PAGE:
Iran and Iraq vow reciprocal measures on US visa ban

Iraqi Parliament

Iranian and Iraqi officials have vowed to take measures against US President Donald Trump’s executive order banning refugees and citizens of seven Muslim-majority countries, including Iran and Iraq, from entering the US.

Lawmakers in Baghdad voted in parliament on Monday for a reciprocity measure to block American citizens from entering the country if the US does not withdraw the visa ban against Iraqi travellers. Although the decision is not binding, it has fuelled anti-American sentiment, officials said.

Iranian officials were more vocal of their condemnation of the order, which has been called the ‘Muslim ban’; a charge Mr Trump and his administration has denied.

Speaking on Monday, Iran’s first vice president Es’haq Jahangiri called the order, “illegal, inhumane and in violation of human rights”, adding Tehran will take reciprocal measures.

Tweeting about the decision immediately after it was released on Friday, Iranian Foreign Minister Mohammad Javad Zarif, said the order would be recorded in history as a great gift to extremists and their supporters.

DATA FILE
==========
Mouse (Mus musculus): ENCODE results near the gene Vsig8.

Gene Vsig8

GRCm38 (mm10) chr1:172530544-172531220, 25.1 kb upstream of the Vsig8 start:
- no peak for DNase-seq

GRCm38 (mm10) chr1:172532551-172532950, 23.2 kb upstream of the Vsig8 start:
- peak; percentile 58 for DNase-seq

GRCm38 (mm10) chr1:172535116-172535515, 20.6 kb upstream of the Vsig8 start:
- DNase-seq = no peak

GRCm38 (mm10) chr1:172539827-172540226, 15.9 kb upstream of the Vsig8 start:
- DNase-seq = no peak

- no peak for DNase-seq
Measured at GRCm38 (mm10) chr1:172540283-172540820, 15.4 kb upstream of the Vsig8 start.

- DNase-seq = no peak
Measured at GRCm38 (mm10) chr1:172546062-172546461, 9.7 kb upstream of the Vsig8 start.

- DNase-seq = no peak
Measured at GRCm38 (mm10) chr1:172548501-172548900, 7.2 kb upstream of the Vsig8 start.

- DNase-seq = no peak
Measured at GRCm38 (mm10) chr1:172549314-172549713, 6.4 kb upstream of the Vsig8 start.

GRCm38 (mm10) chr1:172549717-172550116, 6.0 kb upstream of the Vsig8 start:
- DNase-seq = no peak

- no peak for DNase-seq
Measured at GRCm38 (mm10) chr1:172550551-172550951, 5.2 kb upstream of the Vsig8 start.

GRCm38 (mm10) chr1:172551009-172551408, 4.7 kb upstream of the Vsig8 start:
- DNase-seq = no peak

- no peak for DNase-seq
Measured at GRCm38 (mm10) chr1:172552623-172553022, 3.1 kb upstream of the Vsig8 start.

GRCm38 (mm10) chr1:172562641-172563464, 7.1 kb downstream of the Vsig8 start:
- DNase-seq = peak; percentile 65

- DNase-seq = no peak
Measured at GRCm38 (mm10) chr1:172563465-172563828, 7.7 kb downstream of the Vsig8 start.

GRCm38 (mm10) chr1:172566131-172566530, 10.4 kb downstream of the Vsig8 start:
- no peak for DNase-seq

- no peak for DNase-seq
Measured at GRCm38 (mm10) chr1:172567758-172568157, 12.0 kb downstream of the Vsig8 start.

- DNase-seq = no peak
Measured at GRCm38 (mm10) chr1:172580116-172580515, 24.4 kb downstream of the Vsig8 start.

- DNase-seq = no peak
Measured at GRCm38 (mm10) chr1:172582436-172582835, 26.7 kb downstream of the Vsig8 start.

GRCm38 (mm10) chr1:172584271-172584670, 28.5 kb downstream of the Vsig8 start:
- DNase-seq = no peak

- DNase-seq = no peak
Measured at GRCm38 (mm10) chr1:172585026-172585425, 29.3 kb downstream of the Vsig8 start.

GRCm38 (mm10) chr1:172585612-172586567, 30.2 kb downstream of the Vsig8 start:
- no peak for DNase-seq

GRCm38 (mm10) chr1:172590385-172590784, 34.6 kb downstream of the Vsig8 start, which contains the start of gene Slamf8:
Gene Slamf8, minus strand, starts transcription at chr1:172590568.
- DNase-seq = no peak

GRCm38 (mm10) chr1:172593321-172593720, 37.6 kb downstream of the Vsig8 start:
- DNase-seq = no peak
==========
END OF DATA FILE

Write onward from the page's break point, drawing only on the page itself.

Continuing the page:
Tehran also served Swiss Ambassador Giulio Haas, who is said to represent US interests in Iran, an official letter to protest Trump’s decision.

US officials have defended the decision, which has left hundreds of people stranded at airports across the world and unable to get into the country, saying the measure is temporary and aimed at bolstering the country’s security.

Commentators have noted that Saudi Arabia and Pakistan, two countries Washington has important economic and military ties with, are not included in the list, despite the majority of attacks on US soil being perpetrated by nationals from the two Muslim-majority states.